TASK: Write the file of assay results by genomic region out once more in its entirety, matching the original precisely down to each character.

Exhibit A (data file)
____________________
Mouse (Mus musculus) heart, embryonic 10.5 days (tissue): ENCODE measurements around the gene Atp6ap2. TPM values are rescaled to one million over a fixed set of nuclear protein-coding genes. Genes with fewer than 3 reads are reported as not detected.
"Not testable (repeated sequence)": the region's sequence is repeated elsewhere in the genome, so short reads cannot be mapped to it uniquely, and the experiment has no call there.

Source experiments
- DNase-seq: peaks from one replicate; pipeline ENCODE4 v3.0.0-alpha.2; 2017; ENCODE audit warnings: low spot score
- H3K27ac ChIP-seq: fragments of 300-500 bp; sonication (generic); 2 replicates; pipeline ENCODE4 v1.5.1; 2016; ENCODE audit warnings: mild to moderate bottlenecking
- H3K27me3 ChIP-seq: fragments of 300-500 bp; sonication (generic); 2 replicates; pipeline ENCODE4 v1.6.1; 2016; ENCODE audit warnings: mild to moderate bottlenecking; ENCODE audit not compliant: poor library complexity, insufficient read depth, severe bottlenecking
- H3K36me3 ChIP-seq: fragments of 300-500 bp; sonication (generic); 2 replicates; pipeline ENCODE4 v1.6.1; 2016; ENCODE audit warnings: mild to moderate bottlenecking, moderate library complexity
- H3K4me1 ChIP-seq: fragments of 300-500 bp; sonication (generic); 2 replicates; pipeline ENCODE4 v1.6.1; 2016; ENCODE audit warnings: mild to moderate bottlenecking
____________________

Mouse (Mus musculus) heart, embryonic 10.5 days (tissue): ENCODE measurements around the gene Atp6ap2. TPM values are rescaled to one million over a fixed set of nuclear protein-coding genes. Genes with fewer than 3 reads are reported as not detected.
"Not testable (repeated sequence)": the region's sequence is repeated elsewhere in the genome, so short reads cannot be mapped to it uniquely, and the experiment has no call there.

Source experiments
- DNase-seq: peaks from one replicate; pipeline ENCODE4 v3.0.0-alpha.2; 2017; ENCODE audit warnings: low spot score
- H3K27ac ChIP-seq: fragments of 300-500 bp; sonication (generic); 2 replicates; pipeline ENCODE4 v1.5.1; 2016; ENCODE audit warnings: mild to moderate bottlenecking
- H3K27me3 ChIP-seq: fragments of 300-500 bp; sonication (generic); 2 replicates; pipeline ENCODE4 v1.6.1; 2016; ENCODE audit warnings: mild to moderate bottlenecking; ENCODE audit not compliant: poor library complexity, insufficient read depth, severe bottlenecking
- H3K36me3 ChIP-seq: fragments of 300-500 bp; sonication (generic); 2 replicates; pipeline ENCODE4 v1.6.1; 2016; ENCODE audit warnings: mild to moderate bottlenecking, moderate library complexity
- H3K4me1 ChIP-seq: fragments of 300-500 bp; sonication (generic); 2 replicates; pipeline ENCODE4 v1.6.1; 2016; ENCODE audit warnings: mild to moderate bottlenecking